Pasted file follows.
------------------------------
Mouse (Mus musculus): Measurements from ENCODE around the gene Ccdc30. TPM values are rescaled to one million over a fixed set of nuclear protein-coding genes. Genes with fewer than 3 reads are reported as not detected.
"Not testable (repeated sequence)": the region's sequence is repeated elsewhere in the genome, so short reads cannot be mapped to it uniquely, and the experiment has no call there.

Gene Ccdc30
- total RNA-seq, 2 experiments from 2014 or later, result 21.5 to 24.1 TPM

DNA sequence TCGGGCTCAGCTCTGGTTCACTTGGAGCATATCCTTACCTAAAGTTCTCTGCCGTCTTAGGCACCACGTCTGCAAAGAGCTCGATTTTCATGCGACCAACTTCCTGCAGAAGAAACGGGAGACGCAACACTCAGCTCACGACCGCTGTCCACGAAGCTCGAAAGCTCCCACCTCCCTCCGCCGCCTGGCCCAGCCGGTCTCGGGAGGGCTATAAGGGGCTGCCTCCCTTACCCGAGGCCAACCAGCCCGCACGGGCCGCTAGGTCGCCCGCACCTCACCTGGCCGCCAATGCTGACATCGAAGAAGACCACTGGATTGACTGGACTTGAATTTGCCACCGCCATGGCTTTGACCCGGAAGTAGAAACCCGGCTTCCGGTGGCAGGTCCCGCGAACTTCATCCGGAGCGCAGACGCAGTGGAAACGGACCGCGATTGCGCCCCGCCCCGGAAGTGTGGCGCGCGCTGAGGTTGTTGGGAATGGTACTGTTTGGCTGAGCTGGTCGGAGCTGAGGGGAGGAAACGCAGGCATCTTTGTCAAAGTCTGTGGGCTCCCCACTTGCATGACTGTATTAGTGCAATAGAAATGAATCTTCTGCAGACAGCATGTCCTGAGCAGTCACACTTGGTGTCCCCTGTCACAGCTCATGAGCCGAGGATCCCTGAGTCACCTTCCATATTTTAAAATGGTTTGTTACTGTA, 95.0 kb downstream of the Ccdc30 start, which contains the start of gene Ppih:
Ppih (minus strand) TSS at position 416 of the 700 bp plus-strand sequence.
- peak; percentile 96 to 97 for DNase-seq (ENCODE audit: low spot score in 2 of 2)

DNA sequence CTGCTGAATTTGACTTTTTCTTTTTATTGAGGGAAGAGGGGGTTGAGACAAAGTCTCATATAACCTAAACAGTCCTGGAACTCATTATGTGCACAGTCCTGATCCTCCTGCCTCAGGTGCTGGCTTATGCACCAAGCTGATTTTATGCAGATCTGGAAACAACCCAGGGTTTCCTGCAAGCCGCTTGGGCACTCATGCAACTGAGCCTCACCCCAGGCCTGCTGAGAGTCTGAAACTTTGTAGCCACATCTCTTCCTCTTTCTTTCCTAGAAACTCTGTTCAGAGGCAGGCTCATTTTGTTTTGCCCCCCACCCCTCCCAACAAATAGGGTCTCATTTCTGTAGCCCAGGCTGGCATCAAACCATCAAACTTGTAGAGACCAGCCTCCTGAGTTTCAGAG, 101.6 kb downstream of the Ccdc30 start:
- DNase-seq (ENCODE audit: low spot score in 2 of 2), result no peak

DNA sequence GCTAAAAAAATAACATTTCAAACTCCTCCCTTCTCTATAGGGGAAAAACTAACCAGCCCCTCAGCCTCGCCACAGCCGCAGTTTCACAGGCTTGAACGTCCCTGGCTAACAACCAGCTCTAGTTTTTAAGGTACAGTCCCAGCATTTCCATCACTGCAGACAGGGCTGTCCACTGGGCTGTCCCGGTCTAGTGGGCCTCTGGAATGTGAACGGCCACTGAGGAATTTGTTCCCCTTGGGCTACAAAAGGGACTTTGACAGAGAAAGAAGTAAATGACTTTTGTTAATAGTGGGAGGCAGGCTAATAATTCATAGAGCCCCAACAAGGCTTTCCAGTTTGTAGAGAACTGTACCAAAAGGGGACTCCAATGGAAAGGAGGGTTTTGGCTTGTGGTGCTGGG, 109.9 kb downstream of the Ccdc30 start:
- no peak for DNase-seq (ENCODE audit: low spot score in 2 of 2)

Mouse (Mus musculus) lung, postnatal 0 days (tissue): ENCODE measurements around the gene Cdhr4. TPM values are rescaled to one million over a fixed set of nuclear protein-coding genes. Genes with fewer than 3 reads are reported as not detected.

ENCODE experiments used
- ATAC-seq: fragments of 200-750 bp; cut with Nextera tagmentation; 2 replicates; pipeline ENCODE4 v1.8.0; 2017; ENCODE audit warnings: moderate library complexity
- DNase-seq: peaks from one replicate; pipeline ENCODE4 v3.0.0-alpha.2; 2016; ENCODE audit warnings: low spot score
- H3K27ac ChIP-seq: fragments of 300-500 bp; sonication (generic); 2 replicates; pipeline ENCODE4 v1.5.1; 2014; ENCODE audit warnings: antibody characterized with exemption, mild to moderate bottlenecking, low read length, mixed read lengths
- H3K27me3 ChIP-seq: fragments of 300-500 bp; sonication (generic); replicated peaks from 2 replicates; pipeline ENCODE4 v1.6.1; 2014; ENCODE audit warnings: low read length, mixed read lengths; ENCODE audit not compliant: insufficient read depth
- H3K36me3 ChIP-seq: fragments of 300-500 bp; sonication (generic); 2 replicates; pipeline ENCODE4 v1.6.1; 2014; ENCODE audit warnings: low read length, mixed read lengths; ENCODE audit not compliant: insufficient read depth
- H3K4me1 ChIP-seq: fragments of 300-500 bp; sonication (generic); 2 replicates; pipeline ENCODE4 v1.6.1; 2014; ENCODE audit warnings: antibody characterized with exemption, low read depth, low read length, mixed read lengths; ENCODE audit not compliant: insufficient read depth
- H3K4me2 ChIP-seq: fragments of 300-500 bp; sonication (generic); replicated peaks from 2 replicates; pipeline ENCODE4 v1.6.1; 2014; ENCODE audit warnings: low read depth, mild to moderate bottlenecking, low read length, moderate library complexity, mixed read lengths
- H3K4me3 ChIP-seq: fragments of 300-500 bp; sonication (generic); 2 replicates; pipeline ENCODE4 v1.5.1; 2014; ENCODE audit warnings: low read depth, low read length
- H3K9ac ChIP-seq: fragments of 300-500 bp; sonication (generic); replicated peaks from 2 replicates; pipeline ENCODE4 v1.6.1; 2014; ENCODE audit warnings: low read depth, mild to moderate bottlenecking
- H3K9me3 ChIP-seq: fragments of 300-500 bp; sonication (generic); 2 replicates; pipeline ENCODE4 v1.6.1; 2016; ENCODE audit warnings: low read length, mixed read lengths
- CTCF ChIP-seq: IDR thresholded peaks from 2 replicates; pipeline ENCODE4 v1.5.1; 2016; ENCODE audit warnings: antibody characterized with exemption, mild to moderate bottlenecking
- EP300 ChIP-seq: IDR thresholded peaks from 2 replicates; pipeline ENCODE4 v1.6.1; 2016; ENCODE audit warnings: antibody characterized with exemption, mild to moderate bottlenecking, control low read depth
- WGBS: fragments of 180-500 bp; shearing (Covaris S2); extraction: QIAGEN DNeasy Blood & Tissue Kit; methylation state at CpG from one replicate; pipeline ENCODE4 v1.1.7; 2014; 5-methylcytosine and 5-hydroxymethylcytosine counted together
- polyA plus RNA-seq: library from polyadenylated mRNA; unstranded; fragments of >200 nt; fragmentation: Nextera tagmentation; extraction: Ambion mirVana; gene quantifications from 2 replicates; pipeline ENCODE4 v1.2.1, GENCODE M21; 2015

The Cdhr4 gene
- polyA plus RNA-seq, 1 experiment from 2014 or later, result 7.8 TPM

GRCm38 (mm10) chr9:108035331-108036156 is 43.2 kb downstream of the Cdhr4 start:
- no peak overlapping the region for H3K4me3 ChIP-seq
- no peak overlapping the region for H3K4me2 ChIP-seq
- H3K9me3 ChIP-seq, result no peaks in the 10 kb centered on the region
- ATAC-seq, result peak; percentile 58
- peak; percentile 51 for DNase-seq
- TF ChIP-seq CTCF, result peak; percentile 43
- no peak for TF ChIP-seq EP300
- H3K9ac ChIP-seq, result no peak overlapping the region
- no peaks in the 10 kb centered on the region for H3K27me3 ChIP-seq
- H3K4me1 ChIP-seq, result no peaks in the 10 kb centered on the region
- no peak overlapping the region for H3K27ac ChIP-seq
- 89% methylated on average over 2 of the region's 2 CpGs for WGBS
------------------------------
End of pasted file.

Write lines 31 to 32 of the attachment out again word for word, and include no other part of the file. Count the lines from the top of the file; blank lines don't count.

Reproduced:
- no peak overlapping the region for H3K4me3 ChIP-seq
- no peak overlapping the region for H3K4me2 ChIP-seq